Comoros: French Court Orders Yemenia Airlines to Pay Damages for 2009 Crash

The airline must pay the sole survivor of the crash and the families of other victims hundreds of thousands of euros. Poor pilot training was among the causes for the crash, an investigation found.

A French court on Wednesday ordered a Yemeni airline to pay a cash settlement to the sole survivor of a 2009 plane crash, as well as to the families of the other victims. Yemenia, which is the flagship carrier of Yemen, had been found guilty of “manslaughter and unintentional injuries” in June.

Survivor Bahia Bakari said she was relieved by the court’s decision but that it would not erase the trauma and grief she has suffered.

She told the Associated Press that “it’s something that has impacted me, that will impact me all my life.”

Many victims families had bemoaned over the years the slow course of justice in the case.

The flight initially took off from Paris before stopping to pick up more passengers in the French port city of Marseille. It then made a stopover in Sanaa, Yemen, where 142 passengers and 11 crew members boarded another plane to continue to the capital of Comoros, an island nation off Africa’s east coast.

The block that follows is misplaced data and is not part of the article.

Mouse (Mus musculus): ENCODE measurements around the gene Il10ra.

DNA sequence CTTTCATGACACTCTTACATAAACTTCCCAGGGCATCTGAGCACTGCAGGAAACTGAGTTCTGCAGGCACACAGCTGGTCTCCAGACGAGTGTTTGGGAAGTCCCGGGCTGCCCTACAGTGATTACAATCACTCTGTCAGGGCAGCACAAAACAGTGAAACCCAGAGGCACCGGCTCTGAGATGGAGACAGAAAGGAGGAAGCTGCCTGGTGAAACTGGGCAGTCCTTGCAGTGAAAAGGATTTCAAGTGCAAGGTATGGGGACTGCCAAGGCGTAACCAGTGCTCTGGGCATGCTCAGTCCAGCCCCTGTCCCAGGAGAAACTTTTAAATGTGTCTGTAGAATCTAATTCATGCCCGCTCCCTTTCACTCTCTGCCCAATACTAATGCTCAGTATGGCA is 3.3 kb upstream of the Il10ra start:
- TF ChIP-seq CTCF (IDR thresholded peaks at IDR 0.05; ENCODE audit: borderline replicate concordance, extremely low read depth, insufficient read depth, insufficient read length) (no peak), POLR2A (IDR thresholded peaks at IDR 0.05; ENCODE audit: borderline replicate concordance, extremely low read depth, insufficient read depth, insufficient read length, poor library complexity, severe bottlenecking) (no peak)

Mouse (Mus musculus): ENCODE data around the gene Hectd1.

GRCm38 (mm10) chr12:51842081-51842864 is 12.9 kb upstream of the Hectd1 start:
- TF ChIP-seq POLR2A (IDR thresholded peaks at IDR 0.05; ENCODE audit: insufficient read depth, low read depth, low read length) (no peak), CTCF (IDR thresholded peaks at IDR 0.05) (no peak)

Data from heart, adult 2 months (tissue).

The Airbus A310 crashed about 15 kilometers (9 miles) off the Comorian coast in the early hours of June 30, 2009 while attempting to land in at night strong wind, at an airport with malfunctioning lighting.

All aboard were killed except for Bakari, who survived by clinging to floating debris from the plane for 11 hours before being rescued. She suffered a broken collarbone, a broken hip, burns and other injuries.

Now 25, Bakari gave a powerful testimony in a packed Paris courtroom in May, earning praise for her bravery from judges and lawyers.

Probe finds human error to blame

An investigation into the crash found that although there Airbus jet was older, the incident was largely the cause of poor pilot training as well as pressure to continue the journey in bad weather into an airport with little lighting in the middle of the night.

Witnesses in the trial accused Yemenia of putting profit over the safety of its passengers.

Wednesday’s ruling ordered Yemenia to pay €225,000 to Bakari and to the families of 65 French victims. The airline has vowed to appeal.

Yemenia has been ordered to pay restitution before, in response to different lawsuits surrounding the 2009 crash, but victims have said it has been a slow process to get their remuneration.

Yemen has been embroiled in a civil war since 2014, causing further financial troubles for Yemenia.

es/jcg (AFP, AP)


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